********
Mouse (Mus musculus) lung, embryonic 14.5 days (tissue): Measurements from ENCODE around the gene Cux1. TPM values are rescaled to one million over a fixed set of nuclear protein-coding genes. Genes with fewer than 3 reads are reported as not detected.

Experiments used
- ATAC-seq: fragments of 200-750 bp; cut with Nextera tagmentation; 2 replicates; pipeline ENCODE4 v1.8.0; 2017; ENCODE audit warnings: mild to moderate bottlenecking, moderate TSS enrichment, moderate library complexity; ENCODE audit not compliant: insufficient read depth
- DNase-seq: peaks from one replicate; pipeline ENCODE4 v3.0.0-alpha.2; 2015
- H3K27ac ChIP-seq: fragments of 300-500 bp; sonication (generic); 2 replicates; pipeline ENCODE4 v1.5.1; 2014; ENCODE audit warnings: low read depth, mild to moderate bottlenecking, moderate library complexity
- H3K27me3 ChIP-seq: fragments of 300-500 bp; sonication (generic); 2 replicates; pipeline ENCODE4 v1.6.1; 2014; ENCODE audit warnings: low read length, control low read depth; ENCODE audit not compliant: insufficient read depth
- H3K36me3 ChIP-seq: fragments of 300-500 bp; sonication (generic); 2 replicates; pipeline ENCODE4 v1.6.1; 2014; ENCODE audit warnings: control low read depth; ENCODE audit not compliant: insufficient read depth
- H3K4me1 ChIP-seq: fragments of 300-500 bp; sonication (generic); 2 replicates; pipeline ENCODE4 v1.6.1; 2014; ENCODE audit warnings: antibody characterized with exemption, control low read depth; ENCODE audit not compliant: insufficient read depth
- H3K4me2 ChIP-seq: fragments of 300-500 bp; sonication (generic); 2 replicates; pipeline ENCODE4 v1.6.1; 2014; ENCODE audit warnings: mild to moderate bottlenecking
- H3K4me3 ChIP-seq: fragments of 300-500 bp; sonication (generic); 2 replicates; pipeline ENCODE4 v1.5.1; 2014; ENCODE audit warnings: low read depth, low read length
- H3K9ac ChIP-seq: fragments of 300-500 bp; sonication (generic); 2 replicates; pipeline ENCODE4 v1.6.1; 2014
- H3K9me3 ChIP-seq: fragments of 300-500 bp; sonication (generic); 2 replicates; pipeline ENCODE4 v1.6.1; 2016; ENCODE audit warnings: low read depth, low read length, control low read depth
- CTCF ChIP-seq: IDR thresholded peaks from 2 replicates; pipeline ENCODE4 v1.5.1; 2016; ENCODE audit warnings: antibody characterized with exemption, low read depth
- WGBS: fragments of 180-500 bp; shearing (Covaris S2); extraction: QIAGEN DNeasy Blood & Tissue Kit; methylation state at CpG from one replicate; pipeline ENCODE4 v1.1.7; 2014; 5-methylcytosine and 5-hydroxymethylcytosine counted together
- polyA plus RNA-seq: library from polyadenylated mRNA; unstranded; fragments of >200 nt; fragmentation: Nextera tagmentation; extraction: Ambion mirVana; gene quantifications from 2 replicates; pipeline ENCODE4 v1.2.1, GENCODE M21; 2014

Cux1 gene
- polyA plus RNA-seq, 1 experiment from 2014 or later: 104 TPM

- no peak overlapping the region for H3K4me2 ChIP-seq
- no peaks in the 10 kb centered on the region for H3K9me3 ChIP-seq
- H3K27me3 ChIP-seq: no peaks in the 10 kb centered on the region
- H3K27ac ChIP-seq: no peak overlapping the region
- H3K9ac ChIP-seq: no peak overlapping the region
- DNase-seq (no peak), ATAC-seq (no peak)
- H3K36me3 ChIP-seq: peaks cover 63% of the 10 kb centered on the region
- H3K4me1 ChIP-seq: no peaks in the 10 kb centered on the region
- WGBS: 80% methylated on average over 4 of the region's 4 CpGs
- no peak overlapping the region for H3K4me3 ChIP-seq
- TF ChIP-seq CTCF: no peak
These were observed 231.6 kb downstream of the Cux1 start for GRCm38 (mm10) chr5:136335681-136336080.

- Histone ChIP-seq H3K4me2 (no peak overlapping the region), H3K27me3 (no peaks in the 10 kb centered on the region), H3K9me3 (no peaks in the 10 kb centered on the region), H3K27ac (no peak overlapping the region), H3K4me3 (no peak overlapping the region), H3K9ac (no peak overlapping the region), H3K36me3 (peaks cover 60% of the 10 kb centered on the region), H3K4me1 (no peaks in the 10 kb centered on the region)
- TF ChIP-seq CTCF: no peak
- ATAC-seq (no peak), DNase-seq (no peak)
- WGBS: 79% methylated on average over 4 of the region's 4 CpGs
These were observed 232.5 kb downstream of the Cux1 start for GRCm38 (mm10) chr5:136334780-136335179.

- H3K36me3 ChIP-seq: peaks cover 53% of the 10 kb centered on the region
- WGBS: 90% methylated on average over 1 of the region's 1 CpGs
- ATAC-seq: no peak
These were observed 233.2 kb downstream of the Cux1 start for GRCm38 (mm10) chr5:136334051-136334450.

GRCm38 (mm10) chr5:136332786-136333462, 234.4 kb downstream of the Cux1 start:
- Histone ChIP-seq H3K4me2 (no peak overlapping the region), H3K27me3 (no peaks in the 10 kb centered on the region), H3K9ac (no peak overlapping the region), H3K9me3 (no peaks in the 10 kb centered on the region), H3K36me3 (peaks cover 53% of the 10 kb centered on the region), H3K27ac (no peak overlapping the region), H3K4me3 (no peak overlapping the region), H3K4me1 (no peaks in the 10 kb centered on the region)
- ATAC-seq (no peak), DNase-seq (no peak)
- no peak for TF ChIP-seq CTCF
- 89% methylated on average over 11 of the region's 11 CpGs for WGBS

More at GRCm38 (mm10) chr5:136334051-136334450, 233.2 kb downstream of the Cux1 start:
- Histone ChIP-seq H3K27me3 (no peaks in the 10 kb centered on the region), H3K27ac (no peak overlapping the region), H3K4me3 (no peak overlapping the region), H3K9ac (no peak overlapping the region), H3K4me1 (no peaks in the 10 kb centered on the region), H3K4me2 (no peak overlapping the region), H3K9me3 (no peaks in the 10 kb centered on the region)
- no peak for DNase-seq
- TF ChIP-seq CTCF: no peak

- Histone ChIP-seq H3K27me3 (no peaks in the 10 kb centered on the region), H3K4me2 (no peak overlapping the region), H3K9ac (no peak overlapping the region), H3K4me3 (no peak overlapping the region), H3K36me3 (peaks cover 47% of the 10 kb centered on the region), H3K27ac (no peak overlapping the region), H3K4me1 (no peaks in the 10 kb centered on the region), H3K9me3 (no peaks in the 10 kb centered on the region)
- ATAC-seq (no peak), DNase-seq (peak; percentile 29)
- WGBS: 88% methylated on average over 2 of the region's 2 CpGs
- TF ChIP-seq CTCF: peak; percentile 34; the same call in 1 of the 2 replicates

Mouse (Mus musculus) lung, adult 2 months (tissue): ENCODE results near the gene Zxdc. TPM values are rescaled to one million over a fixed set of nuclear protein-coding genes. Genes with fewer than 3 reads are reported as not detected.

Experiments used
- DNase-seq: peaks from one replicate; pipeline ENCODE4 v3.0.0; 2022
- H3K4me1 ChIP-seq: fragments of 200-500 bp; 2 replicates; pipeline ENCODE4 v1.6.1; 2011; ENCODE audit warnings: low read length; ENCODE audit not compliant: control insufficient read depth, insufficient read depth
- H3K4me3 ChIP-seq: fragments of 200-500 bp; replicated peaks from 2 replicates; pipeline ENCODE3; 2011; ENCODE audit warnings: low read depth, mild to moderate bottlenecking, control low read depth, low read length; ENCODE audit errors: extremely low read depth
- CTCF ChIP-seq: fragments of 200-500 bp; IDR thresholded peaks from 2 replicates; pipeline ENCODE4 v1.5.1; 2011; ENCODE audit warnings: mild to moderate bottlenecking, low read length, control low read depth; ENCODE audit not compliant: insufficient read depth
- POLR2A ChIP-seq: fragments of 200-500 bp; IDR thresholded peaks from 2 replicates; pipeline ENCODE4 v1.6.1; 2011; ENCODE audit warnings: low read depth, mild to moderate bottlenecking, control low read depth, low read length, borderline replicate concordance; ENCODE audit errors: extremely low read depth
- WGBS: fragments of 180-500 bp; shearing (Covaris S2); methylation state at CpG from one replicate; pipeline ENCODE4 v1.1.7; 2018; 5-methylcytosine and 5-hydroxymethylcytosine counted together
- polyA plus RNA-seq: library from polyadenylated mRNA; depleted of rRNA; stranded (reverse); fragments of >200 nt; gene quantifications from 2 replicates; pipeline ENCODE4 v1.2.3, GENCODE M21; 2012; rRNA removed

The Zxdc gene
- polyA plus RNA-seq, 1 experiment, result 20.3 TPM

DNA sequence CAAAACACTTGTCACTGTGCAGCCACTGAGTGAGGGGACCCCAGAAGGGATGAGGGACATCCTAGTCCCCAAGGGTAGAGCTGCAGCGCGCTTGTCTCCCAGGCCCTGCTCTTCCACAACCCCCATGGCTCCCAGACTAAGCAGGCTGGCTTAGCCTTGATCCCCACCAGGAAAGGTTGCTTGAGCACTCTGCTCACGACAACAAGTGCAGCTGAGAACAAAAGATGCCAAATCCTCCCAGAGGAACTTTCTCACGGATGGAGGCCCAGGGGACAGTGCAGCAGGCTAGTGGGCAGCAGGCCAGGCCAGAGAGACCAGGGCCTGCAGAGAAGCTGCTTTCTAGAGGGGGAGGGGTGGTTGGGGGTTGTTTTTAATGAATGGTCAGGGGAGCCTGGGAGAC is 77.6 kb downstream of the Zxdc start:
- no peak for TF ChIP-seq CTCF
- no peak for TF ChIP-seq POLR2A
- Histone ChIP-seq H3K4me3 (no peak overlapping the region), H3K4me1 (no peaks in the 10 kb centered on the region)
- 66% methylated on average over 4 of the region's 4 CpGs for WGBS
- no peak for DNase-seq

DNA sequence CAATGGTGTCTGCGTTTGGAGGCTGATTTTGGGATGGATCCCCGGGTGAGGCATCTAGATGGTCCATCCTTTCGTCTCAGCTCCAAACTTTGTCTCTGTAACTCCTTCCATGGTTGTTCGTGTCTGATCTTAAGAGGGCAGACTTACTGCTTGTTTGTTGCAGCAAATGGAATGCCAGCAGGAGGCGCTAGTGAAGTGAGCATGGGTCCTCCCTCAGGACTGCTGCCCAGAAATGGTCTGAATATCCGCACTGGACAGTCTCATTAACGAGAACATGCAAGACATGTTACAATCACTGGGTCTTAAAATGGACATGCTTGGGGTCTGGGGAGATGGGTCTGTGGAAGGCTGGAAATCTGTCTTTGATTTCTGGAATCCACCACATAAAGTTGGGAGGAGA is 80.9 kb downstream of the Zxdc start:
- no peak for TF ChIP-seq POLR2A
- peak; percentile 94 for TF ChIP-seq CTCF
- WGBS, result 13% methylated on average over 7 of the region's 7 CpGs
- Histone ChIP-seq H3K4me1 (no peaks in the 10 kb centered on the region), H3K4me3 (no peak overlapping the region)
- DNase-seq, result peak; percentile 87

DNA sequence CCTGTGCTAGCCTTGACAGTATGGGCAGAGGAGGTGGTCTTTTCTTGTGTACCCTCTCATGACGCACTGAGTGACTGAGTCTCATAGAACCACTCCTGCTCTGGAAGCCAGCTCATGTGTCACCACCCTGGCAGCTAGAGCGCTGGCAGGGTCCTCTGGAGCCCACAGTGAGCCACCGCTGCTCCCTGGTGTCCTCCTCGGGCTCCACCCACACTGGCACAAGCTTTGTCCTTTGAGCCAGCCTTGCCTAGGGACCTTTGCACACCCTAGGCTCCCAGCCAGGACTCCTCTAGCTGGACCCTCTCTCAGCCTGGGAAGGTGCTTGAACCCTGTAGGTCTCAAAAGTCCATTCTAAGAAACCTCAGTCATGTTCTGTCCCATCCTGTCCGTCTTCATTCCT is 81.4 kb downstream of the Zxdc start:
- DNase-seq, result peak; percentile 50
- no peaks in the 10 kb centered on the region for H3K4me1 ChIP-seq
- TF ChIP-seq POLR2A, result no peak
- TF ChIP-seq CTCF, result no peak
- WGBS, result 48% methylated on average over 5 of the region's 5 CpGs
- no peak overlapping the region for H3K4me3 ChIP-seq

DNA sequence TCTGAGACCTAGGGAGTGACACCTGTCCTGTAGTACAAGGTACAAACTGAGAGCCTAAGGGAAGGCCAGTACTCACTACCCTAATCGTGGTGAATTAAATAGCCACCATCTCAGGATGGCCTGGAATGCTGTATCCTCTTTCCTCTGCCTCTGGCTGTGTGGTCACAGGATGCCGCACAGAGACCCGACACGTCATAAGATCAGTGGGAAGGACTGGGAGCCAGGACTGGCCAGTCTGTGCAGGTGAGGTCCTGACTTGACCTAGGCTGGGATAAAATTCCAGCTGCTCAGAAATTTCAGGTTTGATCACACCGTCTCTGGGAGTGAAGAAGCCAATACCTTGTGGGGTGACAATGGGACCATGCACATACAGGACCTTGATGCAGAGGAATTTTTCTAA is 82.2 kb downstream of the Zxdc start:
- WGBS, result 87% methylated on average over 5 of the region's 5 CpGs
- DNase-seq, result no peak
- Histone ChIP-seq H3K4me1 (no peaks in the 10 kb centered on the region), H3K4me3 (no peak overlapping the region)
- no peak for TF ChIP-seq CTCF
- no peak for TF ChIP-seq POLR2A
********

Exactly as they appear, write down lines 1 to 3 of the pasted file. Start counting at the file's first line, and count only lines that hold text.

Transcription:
Mouse (Mus musculus) lung, embryonic 14.5 days (tissue): Measurements from ENCODE around the gene Cux1. TPM values are rescaled to one million over a fixed set of nuclear protein-coding genes. Genes with fewer than 3 reads are reported as not detected.

Experiments used
- ATAC-seq: fragments of 200-750 bp; cut with Nextera tagmentation; 2 replicates; pipeline ENCODE4 v1.8.0; 2017; ENCODE audit warnings: mild to moderate bottlenecking, moderate TSS enrichment, moderate library complexity; ENCODE audit not compliant: insufficient read depth